By New Times
By Derek Askey
By Mark Deming
By Serene Dominic
By Jason Keil
By Robrt L. Pela and Amy Silverman
By Jeff Moses
By Serene Dominic
"[Neutral Milk Hotel] really changed the way I thought about music, especially about the possibility of making a concept record that wasn't overtly intellectual or arty," Vanderslice says. "I really like a lot of Elephant 6 stuff." That affinity is hardly surprising considering that Aeroplane's producer Robert Schneider, started the collective and leads Denver-based popsters The Apples in Stereo.
Saccharine and sunshine aside, Vanderslice cut his fangs in the stinging pop quartet MK Ultra, which -- suffice it to say -- rocked circles 'round Raffi, the Apples and other fixtures in the current psychedelic-emo scene. Influenced by the Kinks, Gang of Four and heavy doses of XTC, MK Ultra saw several different Vanderslice-led lineups and issued three notable albums between 1994 and 1999: OK Computer, The Dream Is Over, and Original Motion Picture Soundtrack, all on the San Francisco-based Artichoke imprint. Falsely marketed as the score to the unrealized directorial debut of Ernest Borgnine's son, Tommy, Soundtrack also earned notoriety -- albeit much less than the Gates-baiting disc -- when several national journalists fell for the ruse; a fledgling prankster even then, Vanderslice claimed that the mixing board used for the album was purchased by a bathrobed and mumbling Brian Wilson.
Combining bright guitars, buoyant rhythms, brainy lyrics and shameless melodrama, each MK release is chock-full of poetic intrigue. Deploying truth-seeking metaphors galore, MK Ultra (dubbed after the CIA's notorious mind-controlling substance) addressed a slew of human frailties: true crime, lost love, hopeful monsters and why the songwriter's girlfriend has gams like clappers in a bell, for starters. At the time of its second release, the band held an on-air contest at Berkeley's college radio station, KALX, to find the proper name for the album. A member of the Bay Area collective Negativland (America's original "culture jammers," who wrote the gospel on media pranks with their 1998 classic, Helter Stupid) called in and suggested a clever spin on a Russian classic: Notes From the Ultraground. But as much as Vanderslice liked the idea, his fellow comrades voted it down. "That's one reason I'm not in a band anymore," he says. "It's easier being solo."
With just his shadow for company, Vanderslice stalked the missing link between MK Ultra and a more personalized approach to self-expression on Mass Suicide. His latest alb, Time Travel Is Lonely, expands upon his earlier nautical themes with something he calls (gulp) a "concept album involving melting ice caps and polar madness." Up to its fluttering eyelids in frozen displacement, "the shifting perspective is the story," Vanderslice says -- one that shifts from song to song, from Shackleton to Lee Harvey Oswald, from Tiananmen Square to McLean, Virginia. The overarching structure involves a fella named Jesse (based on the songwriter's brother, Ray) in a geological relay station in Antarctica who's monitoring code from the spy satellite Echelon; after going bonkers and abandoning his post, Jesse finds himself within earshot of a sunken Russian submarine (the Kursk), whose trapped crew members include -- you guessed it -- the 'slice.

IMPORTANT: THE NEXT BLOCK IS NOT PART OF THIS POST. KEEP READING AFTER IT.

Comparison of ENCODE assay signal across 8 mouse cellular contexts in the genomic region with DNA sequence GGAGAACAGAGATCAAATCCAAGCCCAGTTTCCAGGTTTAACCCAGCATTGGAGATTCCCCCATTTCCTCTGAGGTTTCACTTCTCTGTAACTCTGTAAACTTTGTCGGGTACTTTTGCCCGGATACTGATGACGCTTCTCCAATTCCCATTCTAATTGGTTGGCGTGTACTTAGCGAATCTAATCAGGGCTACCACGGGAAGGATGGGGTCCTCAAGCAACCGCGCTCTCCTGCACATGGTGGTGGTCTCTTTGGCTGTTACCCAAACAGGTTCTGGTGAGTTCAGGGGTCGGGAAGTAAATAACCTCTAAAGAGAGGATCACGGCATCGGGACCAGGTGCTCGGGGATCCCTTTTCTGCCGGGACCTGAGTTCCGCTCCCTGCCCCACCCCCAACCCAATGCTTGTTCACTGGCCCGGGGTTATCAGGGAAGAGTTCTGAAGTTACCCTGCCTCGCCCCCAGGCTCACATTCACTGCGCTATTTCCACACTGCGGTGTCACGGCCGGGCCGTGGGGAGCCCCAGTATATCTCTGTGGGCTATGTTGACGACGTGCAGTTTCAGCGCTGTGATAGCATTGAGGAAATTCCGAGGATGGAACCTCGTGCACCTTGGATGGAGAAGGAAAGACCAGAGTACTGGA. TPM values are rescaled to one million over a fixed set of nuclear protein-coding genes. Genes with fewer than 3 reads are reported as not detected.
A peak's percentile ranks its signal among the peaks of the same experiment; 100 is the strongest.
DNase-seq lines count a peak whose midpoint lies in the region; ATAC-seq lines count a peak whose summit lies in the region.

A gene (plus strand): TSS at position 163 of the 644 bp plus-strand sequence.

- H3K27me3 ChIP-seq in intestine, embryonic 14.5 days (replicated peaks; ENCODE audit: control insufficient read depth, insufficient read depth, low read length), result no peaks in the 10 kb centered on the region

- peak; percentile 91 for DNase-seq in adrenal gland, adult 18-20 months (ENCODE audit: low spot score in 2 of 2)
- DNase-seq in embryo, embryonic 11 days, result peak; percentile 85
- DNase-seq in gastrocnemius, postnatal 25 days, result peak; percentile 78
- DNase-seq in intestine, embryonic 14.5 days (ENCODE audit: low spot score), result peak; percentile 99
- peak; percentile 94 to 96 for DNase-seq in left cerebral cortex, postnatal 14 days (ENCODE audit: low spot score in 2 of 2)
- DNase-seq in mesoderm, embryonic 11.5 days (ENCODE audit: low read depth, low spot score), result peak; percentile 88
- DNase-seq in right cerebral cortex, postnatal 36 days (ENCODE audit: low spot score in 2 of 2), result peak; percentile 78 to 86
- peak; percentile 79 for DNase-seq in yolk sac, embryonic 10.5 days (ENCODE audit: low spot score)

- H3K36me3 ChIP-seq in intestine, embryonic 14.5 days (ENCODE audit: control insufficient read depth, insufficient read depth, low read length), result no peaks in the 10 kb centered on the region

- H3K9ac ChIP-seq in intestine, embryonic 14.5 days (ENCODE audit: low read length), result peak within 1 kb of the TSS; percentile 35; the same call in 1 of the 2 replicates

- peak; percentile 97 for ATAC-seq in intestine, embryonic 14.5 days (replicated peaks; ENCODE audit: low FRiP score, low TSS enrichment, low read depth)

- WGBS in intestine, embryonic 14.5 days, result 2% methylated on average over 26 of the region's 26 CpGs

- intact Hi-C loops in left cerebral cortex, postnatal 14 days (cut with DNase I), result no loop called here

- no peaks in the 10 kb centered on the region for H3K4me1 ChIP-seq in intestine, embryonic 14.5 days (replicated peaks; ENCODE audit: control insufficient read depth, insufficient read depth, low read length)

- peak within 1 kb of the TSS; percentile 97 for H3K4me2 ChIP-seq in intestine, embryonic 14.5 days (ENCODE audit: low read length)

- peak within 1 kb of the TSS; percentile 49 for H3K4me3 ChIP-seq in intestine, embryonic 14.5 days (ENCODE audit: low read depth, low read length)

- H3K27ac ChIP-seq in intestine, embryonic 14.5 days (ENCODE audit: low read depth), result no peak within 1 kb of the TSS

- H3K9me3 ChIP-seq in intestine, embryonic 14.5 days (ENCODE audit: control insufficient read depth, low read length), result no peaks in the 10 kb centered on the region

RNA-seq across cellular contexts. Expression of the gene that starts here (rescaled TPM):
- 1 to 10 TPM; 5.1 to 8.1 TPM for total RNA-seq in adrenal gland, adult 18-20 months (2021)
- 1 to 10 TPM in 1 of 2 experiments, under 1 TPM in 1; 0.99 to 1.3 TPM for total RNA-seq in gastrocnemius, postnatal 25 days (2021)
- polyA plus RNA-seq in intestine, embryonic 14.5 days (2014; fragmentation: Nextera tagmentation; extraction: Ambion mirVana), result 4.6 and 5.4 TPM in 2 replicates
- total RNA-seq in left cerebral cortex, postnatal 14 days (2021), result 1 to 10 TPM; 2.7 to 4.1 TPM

Twelve madly scribbled letters in the liner notes correspond to each song, and everything is held together by seamless and curious interludes -- that old parlor trick that rap music taught us. The album utilizes in-house engineer John Croslin (Pavement, Spoon, Guided by Voices) and recalls dilemmas on a par with Major Tom's acoustic pleas to ground control. Dandified, seasick harpsichords flounder in the tossing foam with the occasional flair-up of symphonic reverie. Released in June, Time Travel is far more coherent than Mass Suicideand finds the songwriter's talents in full bloom. And while the album finds Vanderslice sometimes flirting with pretension and self-indulgence, he believes the payoff of a successful narrative is worth it.
"My new one is the shit," he says. "It's exactly what I had in my head and in my heart. It's the closest I've gotten in my whole life."
Besides helming his own projects, Vanderslice and Tiny Telephone -- his 1,700-square-foot romper room of analog-centric recording equipment nestled in San Francisco's Mission District -- boast a list of indie clientele that includes Beulah, Creeper Lagoon, Richard Buckner and ex-Pavement player Scott Kannberg. In addition, he runs an MP3 hub that features new, rare and unreleased music free of charge from national bands (Bright Eyes, Jeremy Enigk, Of Montreal, Spoon) as well as relative unknowns (Granfaloon Bus and Kid Dakota). An enormous open-source supporter, Vanderslice also released Time Travel (again, free) through the Internet.
"I get a minimum every month of between 5,000 and 7,000 MP3s downloaded from my site," Vanderslice says. "I know it sounds counterintuitive, but I think it sells more records because we give away the whole records. The bizarre truth is that the more people hear of different bands and of music that they like, you'll have a small percentage that go out and buy it. Besides, I'm not any poorer, because I'm streaming digital copies off my server. It doesn't deplete anything from me. I think it's a huge, huge promotional tool."
On top of all that, because Vanderslice owns a recording studio (with 10 to 15 bands passing through in any given month), he's familiar with the bank accounts of a lot of musicians. "They write me checks, and I know which ones bounce," he says. "And some of the poorest musicians are the ones signed to major labels or who are big on indie labels, because they're more reliant on their label to get them money. They don't get that much to begin with."